For many of us, nothing beats celebrating the 4th of July in our backyards with family and friends. Your pet can probably sense your excitement, but there’s a good chance your dog or cat is scared of fireworks.
Noisy fireworks can scare pets and cause them to run away. Holiday foods can be unhealthy, and potentially dangerous debris from fireworks, glow sticks and sparklers can end up lying on the ground where pets can ingest them. Not a good thing.
The ASPCA Animal Poison Control Center offers the following tips that will help keep your pets safe and reduce their stress level this 4th of July.
Cookouts are for Hot Dogs, Not… Dogs
Pet parents are often focused on the more obvious seasonal pet safety issues, like fireworks, but Fourth of July dog safety tips do not end there. Many pet parents may overlook the backyard BBQ, a particularly dangerous Fourth of July activity for pets. If you plan to have your pooch in the backyard when you fire up the grill with your friends and family, keep these hidden hazards in mind:
The danger is not just from heat and smoke. In fact, a grill can be dangerous before it’s even lit–lighter fluid and matches are hazardous for your pet. The ASPCA points out that many matches contain chlorates. If your pup eats them, it can damage blood cells and cause breathing problems or, in the worst cases, kidney disease. Lighter fluid, on the other hand, is an irritant that can irritate the skin on the outside and can irritate sensitive organs on the inside too. If a pet ingests lighter fluid, it can cause significant stomach irritation, central nervous system depression, and other issues should they vomit. Even inhalation of the fumes can cause breathing problems.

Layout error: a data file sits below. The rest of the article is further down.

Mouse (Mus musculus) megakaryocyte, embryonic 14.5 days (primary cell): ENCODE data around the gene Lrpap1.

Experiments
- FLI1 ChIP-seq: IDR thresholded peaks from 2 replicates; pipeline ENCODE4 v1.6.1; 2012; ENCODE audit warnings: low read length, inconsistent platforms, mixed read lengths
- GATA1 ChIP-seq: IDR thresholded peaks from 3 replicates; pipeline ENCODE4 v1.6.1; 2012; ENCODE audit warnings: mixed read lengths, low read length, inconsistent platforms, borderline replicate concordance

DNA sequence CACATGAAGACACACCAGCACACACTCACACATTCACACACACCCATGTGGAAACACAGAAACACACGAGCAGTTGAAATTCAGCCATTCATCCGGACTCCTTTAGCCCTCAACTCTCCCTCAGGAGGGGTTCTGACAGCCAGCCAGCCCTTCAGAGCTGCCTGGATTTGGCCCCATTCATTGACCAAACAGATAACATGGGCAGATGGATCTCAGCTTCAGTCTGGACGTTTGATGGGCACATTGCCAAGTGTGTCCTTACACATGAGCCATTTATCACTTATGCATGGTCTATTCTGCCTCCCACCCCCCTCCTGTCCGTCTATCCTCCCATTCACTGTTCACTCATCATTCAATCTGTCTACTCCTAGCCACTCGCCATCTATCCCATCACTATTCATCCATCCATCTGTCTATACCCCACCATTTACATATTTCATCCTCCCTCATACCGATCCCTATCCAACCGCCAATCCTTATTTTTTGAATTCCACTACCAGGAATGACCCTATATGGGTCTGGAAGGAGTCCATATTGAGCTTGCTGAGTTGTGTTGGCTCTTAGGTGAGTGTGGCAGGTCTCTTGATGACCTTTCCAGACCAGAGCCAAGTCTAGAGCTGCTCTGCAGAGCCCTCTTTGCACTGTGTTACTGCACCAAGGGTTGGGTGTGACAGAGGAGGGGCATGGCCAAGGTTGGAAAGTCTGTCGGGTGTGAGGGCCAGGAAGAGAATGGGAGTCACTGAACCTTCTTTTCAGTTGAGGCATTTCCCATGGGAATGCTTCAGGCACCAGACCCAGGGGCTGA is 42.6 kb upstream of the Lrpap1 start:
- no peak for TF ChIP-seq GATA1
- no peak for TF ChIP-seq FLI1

A cocktail or beer can be a festive and relaxing way to enjoy the holiday, but that drink is a potential poison for your dog. If left low enough, a pet looking to quench their thirst could get into your beverage. Alcoholic intoxication in pets can result in weakness, depression, coma, respiratory failure, and even death. This is true even for beer, so keep the cold ones out of reach!
Pets need a consistent diet. Changes can cause messy stomach troubles. Certain foods that commonly accompany celebrations, like chocolate, onions, and avocados, can be toxic to your four-legged friend. Resist the urge to give them any BBQ scraps, even for the “special occasion.”
Never leave alcoholic drinks unattended where pets can reach them. Alcoholic beverages have the potential to poison pets. If ingested, the animal could become very intoxicated and weak, severely depressed or could go into a coma. Death from respiratory failure is also a possibility in severe cases.
Don’t apply any sunscreen or insect repellent product to your pet that is not labeled specifically for use on animals. Ingestion of sunscreen products can result in drooling, vomiting, diarrhea, excessive thirst and lethargy. The misuse of insect repellent that contains DEET can lead to neurological problems.
Bottom Line: Resist the urge to take pets to Independence Day festivities, and opt instead to keep them safe from the noise in a quiet, sheltered and escape-proof area at home.
The Safe Dog Handbook: A Complete Guide to Protecting Your Pooch, Indoors and Out, by Melanie Monteiro
The First Aid Companion for Dogs & Cats, by Amy Shojai
General Pet Safety
St. Petersburg Communities
Greater Pinellas Point
Historic Old Northeast
Historic Roser Park
Isla del Sol
If you’re interested in any of these of communities or live in one and are thinking of selling, talk to The Mesimer Team.